In the later medieval centuries, a whole range of important social, political, and artistic activities took place against the backdrop of the great English households. In this lively book, C. M. Woolgar explores the fascinating details of life in a great house. Based on extensive investigation of household accounts and related primary documents, Woolgar vividly illuminates the operations of great households. He also delineates the major changes that transformed the economy and geography of both lay and clerical households between 1200 and 1500.
In this portrait of aristocratic and gentry life in medieval England, Woolgar describes the roles of family members, the situations of servants, the uses of space within the household, food and drink for daily consumption and for special occasions, furnishing, clothing, arrangements for travel, household animals, cleanliness and hygiene, entertainment, the practices of religion, and intellectual life. The author also analyzes the qualitative and social evolution of great households as definitions of magnificence and conventions of etiquette became increasingly elaborate.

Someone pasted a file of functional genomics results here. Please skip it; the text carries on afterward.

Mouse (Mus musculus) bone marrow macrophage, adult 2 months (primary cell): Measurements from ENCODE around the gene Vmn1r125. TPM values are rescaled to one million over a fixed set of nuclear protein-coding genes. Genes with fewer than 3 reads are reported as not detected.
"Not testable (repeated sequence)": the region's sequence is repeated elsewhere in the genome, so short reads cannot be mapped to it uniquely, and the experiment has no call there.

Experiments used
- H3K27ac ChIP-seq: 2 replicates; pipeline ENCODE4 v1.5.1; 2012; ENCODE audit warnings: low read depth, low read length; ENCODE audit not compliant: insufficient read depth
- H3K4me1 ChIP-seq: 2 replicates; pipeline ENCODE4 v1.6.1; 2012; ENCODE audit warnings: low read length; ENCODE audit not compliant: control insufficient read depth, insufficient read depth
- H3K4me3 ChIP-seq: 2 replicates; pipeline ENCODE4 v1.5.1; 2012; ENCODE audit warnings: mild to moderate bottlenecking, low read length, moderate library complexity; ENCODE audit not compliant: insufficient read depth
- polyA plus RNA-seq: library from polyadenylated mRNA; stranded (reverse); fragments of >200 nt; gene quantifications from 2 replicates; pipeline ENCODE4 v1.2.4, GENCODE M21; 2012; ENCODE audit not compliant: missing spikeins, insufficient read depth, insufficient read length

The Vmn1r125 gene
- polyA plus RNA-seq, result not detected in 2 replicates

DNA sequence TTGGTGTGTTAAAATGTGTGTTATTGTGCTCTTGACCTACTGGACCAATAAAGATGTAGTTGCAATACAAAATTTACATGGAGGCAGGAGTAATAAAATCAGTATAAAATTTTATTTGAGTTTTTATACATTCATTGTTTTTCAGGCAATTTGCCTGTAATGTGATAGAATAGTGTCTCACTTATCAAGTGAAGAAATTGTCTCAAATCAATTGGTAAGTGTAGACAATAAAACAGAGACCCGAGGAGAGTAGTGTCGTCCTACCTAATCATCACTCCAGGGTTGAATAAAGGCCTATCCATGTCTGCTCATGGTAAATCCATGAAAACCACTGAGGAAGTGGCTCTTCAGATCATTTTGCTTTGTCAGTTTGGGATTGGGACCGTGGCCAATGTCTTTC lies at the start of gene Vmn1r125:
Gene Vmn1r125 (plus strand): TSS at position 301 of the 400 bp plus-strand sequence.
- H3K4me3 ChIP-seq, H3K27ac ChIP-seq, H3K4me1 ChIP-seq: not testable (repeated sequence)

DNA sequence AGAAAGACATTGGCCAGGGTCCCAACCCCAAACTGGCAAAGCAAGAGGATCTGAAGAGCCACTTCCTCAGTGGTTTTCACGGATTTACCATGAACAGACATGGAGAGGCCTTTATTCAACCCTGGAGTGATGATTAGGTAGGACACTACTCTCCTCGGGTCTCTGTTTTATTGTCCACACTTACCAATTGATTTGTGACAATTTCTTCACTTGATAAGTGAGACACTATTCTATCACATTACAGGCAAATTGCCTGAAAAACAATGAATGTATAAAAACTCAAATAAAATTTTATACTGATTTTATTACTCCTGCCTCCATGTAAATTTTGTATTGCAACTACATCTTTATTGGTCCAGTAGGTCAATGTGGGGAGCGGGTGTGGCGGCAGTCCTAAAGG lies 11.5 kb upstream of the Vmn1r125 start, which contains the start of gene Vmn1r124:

C. M. Woolgar is archivist and head of special collections at the University of Southampton Library and director of the Hartley Institute at the University of Southampton.
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